He's essentially known for playing Black influential individuals of note. Some of whom were their "first" in their respective fields. Jackie Robinson in 2003's "42", James Brown in 2014's "Get on Up", T'Challa/Black Panther in 2016's "Captain America:Civil War" and Thurgood Marshall in 2017's "Marshall". So he has played the first Black baseball player to break the color line, played arguably the biggest Black singer prior to Michael Jackson, played the first mainstream Black comic book superhero and played the first Black Supreme Court Justice.
He is set to star in a film playing thr first non-Japanese samurai.
Incredible. I would imagine he likes getting work but having a filmography of playing real life individuals for being noted as the "first of his kind" might be draining. Get this man a comedy.
*Disclaimer: I actually wrote this right before the passing of Ben's father Jerry, so I held off on posting it until just now as I didn't want this light-hearted post to seem like it was done in bad taste. While I do kinda make attempts at sarcastic humor, I'm a fan of Ben Stiller's and have a lot of respect for him. Hopefully this is acceptable to post here; not all of the songs listed are "pop" per se, but I am an active browser of this sub and thought I would share.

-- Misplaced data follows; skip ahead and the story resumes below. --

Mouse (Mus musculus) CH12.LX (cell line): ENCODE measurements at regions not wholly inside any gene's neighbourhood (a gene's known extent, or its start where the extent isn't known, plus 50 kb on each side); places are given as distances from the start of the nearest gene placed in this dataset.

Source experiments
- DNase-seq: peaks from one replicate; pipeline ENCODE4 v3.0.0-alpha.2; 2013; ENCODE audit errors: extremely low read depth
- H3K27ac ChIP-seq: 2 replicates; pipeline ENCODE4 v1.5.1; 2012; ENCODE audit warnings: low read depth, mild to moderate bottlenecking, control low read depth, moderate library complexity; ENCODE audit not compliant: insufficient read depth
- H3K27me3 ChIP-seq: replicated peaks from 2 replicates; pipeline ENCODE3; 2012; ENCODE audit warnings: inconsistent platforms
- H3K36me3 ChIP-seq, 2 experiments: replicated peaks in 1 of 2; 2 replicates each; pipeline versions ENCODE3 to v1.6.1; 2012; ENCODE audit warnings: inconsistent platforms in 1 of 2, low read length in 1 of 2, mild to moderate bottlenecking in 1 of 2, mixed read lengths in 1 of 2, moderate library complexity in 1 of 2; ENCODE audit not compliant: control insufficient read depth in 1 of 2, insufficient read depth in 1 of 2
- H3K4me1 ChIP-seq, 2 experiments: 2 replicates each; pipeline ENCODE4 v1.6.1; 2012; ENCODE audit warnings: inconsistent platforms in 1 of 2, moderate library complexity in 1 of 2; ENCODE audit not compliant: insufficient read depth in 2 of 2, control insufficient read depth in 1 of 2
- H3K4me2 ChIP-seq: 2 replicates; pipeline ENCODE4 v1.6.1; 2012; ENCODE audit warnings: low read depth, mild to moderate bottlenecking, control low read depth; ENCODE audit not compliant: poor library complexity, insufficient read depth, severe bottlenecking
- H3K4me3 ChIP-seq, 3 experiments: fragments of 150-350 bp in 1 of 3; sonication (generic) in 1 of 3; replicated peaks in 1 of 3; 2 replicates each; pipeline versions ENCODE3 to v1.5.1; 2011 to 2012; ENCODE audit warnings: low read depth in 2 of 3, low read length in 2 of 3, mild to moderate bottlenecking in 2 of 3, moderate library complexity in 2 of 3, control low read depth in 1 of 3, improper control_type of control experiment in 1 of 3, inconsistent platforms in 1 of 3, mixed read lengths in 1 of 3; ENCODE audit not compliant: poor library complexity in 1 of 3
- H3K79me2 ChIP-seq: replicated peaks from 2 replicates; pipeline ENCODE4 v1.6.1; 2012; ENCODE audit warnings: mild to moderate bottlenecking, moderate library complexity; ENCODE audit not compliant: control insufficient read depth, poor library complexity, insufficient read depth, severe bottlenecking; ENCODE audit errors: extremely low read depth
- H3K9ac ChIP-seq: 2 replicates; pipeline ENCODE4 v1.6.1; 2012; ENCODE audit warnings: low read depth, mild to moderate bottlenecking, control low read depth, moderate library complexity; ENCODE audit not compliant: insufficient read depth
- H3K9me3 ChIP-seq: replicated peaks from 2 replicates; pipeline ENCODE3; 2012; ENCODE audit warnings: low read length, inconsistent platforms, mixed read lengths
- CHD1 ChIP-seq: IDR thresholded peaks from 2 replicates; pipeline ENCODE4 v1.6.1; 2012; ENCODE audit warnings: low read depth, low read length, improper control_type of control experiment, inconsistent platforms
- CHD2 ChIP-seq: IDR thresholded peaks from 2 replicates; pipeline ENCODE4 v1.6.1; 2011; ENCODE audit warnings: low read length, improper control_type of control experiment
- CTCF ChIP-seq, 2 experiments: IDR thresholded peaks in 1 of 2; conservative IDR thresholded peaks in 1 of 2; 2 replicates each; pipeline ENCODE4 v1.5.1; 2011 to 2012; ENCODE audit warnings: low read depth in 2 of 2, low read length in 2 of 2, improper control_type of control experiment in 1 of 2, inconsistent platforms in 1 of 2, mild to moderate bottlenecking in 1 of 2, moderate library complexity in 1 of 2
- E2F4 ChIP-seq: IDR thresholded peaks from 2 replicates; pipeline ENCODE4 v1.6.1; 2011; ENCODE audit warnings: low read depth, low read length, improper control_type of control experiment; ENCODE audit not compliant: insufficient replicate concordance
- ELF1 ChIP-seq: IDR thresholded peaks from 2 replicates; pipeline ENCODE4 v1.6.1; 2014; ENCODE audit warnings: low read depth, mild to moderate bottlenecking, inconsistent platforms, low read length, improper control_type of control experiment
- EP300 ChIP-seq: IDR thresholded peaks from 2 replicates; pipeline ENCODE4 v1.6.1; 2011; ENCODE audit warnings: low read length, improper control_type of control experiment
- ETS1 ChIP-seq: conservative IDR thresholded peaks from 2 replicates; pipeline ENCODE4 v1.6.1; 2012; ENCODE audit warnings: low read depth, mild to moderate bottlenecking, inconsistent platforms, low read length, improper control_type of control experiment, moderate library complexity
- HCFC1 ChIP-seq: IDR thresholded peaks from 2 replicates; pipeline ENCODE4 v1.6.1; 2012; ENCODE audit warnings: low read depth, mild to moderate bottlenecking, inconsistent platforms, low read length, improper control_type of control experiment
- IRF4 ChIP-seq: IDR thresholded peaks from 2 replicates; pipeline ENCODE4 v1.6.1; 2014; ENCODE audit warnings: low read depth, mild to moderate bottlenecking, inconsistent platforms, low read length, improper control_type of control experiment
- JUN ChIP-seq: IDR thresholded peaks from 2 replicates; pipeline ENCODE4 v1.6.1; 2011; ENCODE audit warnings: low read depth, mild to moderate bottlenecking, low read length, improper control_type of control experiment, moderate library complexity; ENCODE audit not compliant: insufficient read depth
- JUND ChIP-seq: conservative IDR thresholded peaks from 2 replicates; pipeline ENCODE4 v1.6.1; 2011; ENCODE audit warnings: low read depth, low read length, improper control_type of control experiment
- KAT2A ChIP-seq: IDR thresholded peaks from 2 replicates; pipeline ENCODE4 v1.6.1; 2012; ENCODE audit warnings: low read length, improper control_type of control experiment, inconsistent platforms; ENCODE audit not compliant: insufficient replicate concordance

It is fair to say that I have a pretty erratic stream-of-consciousness. Because my mind seems to wonder off pretty easily, I am often thinking about very random topics in rapid succession, from political worries to random Simpsons episodes and yes, pop music trivia from the 2000s. The other day, I thinking about Ben Stiller, the actor/comedian who was pretty ubiquitous in the late 1990s and 2000s. After reminiscing about some of his blockbuster hits, I began to think about Stiller's fairly unusual music video cam... keep reading on reddit ➡
I recently watched Scorsese's "The Age of Innocence" on Netflix. The thing that surprised me most was how radically different it was from his other, more famous work like "Goodfellas" and "Taxi Driver."
Many directors stay within a genre or a certain tone. Taika Waititi makes heartfelt dramedy films. The Safdie brothers make crime thrillers. Others make films that are completely different from one another (like Scorsese, as mentioned above).